Anthopoulos explains lack of Deadline deals

Anthopoulos explains lack of Deadline deals

HOUSTON -- It was one of the busiest non-waiver Trade Deadlines in recent memory, but in the end the Blue Jays came away with nothing to show for it.

Other contending teams made big moves, with Jon Lester going to the A's, David Price to the Tigers, John Lackey to the Cardinals, Andrew Miller to the Orioles and Martin Prado to the Yankees.

The Blue Jays had been in the market for help at either second or third base, in the bullpen and for additional depth in the rotation, but they weren't able to find a suitable partner as Thursday's 4 p.m. ET deadline came and went.

"You're always trying to get better. We weren't going to do deals we didn't think were going to make us better," general manager Alex Anthopoulos told reporters during an afternoon conference call. "Ultimately, if the deals had been there for us, we would have done them. But we didn't line up on any deals that we thought were going to improve the club."

Anthopoulos was asked on Thursday whether payroll parameters -- which had been questioned earlier in the season -- were behind the lack of activity, and he was adamant that was not the case.

"Not at all. [It] just didn't come out to lining up on value," he said. "I know a lot has been made about payroll and things like that. I can't stress this enough, especially going through the Trade Deadline: Our payroll is the highest it has ever been in the history of the organization. It has gone up last year -- I believe over 12 percent at this point.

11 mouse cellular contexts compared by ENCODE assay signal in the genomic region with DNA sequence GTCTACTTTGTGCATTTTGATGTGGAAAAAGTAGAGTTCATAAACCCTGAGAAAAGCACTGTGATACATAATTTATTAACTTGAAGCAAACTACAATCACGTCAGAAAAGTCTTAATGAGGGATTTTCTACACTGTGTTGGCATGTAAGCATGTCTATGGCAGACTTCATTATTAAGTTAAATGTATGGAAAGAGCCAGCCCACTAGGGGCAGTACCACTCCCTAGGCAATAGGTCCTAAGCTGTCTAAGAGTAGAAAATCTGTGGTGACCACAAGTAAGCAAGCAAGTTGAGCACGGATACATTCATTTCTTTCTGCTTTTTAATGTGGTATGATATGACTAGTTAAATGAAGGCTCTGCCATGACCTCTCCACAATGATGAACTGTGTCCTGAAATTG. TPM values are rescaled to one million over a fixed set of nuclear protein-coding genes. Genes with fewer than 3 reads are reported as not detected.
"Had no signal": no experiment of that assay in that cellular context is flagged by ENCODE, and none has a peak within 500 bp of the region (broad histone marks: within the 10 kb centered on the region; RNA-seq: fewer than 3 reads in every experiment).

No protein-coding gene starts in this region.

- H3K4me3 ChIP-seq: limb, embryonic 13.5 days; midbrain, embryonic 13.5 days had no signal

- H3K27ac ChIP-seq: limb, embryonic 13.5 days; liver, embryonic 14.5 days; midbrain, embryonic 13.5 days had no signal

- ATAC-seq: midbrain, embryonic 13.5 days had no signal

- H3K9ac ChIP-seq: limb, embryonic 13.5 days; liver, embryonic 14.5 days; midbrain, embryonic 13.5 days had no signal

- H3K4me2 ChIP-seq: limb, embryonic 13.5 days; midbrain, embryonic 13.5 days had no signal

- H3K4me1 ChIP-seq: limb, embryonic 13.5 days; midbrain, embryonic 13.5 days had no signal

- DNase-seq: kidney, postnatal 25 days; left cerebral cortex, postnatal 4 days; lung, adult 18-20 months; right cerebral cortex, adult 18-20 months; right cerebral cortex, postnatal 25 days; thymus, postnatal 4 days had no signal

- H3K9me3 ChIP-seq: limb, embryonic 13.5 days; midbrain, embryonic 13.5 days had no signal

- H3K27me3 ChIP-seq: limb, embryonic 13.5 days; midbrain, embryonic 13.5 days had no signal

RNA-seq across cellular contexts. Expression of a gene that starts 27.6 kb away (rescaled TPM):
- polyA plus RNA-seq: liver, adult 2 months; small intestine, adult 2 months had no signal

"We absolutely had the financial resources to add at this Trade Deadline. ... Any deal that we felt was a good baseball deal, the finances were certainly there for us. That has never been a problem. ... We couldn't find a baseball deal that made sense for us, and that's really what it came down to."

That statement came less than an hour after the Yankees acquired Prado at a relative bargain. New York didn't have to part ways with any top prospects but did have to take on Prado's remaining $11 million this season, plus an additional $22 million over the next two years. The Yankees made a similar move earlier this month by taking on approximately $3 million of the $4 million that was owed to Chase Headley for the remainder of the season.

Anthopoulos instead said that the Blue Jays weren't able to make a move because of the asking price from other teams. He wouldn't get into specifics, but it's safe to say that a lot of other organizations wanted to acquire promising right-handers Marcus Stroman and Aaron Sanchez.

"I think it's very fair to say, and rightfully so, a lot of our best players, young and established, on our 25-man roster were asked about," Anthopoulos said. "To talk about those guys, you'd fill in one hole and create a new hole. That's where you have to make a decision -- Are you actually better as a club?

"We were open-minded. You definitely want to hear what other clubs have to say and what ideas they might have, but when you start to look at your 25-man [roster], and you're trading some of your best players to address an area of what might be a weakness or a need, and you're ultimately creating another weakness, creating a hole, it wouldn't make any sense for us."

Gregor Chisholm is a reporter for Read his blog, North of the Border, and follow him on Twitter @gregorMLB. This story was not subject to the approval of Major League Baseball or its clubs.